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Arch Intern Med. 1990 Oct;150(10):2178-86.

Eosinophilia-myalgia syndrome associated with L-tryptophan ingestion. Analysis of four patients and implications for differential diagnosis and pathogenesis.

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  • 1Division of Rheumatology, University of Massachusetts Medical Center, Worcester 01655.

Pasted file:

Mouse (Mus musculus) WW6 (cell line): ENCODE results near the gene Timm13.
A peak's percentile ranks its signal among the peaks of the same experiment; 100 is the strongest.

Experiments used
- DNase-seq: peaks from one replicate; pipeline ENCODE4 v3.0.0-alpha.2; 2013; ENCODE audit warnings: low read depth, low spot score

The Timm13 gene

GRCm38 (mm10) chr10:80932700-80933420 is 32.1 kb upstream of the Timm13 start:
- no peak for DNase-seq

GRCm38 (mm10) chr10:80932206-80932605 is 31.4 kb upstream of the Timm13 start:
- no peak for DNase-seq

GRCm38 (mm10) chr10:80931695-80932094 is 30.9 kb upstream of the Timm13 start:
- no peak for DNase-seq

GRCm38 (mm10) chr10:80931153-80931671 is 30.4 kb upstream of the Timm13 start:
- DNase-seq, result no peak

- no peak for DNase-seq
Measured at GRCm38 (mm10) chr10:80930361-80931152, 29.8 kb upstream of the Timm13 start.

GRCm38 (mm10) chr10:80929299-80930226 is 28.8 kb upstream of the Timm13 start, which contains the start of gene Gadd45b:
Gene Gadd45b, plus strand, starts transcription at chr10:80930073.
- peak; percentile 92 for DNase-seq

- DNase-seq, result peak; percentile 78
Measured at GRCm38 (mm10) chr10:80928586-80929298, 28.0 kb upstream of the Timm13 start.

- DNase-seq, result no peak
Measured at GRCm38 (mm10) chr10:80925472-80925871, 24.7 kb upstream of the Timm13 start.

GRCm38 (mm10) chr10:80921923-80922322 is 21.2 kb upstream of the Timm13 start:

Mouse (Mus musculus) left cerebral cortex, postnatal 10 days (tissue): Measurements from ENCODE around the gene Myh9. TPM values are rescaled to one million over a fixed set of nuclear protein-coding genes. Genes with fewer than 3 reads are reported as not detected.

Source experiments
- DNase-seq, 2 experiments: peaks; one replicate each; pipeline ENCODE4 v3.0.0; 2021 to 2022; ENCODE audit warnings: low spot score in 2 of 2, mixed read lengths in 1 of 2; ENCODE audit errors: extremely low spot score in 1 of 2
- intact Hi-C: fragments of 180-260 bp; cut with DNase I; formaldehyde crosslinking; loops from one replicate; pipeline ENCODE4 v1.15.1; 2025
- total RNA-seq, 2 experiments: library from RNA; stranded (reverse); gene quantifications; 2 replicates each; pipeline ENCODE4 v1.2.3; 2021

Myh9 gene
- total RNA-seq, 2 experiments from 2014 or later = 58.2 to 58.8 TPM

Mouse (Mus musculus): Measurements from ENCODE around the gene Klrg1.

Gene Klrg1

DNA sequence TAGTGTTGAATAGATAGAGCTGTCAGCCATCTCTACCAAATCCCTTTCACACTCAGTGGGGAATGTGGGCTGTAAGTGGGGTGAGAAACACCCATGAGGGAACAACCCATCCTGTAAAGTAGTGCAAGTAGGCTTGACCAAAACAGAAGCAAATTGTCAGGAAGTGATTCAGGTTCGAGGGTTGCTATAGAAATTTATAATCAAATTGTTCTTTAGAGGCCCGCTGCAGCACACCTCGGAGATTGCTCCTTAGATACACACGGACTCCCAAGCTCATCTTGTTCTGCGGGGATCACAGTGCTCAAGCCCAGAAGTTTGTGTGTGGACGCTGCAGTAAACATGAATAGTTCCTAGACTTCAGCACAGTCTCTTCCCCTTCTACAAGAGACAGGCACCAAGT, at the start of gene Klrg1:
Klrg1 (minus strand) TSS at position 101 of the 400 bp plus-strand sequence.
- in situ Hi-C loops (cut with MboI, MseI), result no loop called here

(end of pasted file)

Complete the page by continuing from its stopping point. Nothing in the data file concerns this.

Four patients fulfilling the case definition for eosinophilia-myalgia syndrome are described, including one whose disease began in 1986. Each displayed a variety of symptoms: one suffered principally from myalgia and recovered spontaneously on discontinuation of L-tryptophan therapy; one exhibited progressive sclerodermiform skin changes, neuropathy, and myopathy; a third had prominent neuromuscular disease and sclerodermiform skin changes; and the fourth experienced profound weight loss, an axonal polyneuropathy, and perivascular lymphoid infiltrates simulating a lymphoma. Evidence of T-cell activation was present in peripheral blood and affected tissues during the clinically active progressive phase of disease. Among other manifestations pleural effusion, cutaneous vasculitis, joint contractures, and bloody diarrhea were observed. A history of L-tryptophan ingestion should be sought in patients with myalgia, fatigue, or the above outlined symptoms.

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